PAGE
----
Standard construction grade cement in powder form is easily ruined by moisture, high humidity and fog will quickly ruin a good bag of cement. To preserve cement for a long period, remove it from the bag and place it in a plastic bucket with an air tight top.

A plastic trash bag cut to fit over the top of the bucket is quickly secured with cotton rope. It is best to cut the trash bag so that two layers of plastic cover the bucket.

A piece of the plastic liner used in cement sacks is shown below. Notice that it is manufactured full of holes which let moisture out of the freshly baked hot cement but allow moisture in at a later date, either at the retail sales outlet or the final purchaser's storage area.

Why is there moisture left in the hot powder that must be released from the bag? The cement manufacturing corporation is logically concerned with maximizing profit, huge amounts of energy are require to mine, crush, and then bake the chemically bound water out of limestone, the raw material of cement. Maximum profit is gained by turning the heat off before all the moisture is driven from the crushed limestone and allowing residual moisture and toxic gasses to escape from the bag.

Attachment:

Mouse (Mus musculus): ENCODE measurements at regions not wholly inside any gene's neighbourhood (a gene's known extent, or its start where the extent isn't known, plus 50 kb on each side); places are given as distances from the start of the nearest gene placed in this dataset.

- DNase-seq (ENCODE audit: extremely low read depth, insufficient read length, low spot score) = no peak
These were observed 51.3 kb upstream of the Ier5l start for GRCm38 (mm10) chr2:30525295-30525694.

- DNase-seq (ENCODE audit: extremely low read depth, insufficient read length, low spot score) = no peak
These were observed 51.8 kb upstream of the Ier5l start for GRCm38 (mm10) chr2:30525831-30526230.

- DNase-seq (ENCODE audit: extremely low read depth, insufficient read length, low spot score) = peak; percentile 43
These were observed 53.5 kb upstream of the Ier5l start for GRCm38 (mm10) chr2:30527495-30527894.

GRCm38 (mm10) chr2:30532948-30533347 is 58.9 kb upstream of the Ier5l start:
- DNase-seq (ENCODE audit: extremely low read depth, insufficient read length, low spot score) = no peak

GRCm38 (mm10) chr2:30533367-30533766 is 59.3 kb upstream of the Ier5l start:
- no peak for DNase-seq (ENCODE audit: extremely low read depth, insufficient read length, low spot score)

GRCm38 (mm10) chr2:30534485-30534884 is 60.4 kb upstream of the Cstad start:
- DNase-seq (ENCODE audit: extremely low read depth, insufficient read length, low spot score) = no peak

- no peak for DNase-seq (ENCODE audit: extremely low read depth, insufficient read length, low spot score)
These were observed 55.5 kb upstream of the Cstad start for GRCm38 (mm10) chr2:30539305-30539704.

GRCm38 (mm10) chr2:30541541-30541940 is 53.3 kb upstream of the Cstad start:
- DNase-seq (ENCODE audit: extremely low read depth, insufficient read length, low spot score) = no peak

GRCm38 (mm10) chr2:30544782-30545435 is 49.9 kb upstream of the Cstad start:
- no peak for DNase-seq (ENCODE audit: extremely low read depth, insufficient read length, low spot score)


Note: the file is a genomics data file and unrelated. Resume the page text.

There is no reason why the cement manufacturing corporation is concerned about how well cement is stored after it is bagged and sold. From the corporation's perspective, if a bag is ruined by contact with moisture then it has the opportunity to sell another bag to replace the ruined one.

Carbon Dioxide and Mercury vapors are among the major environmental costs of cement manufacture. Mining, packaging and transport are other environmental costs which must be incurred again to replace cement which penetrating moisture has turned back into stone while it's still in the bag.

One bag of cement weighs 94 pounds, each five gallon bucket holds 47 pounds, 21.3 Kilograms. Standarc construction cement will harden in humid or foggy climates, even when the bags are under a roof. Avoid paying for cement twice by packaging it to stay useable for years.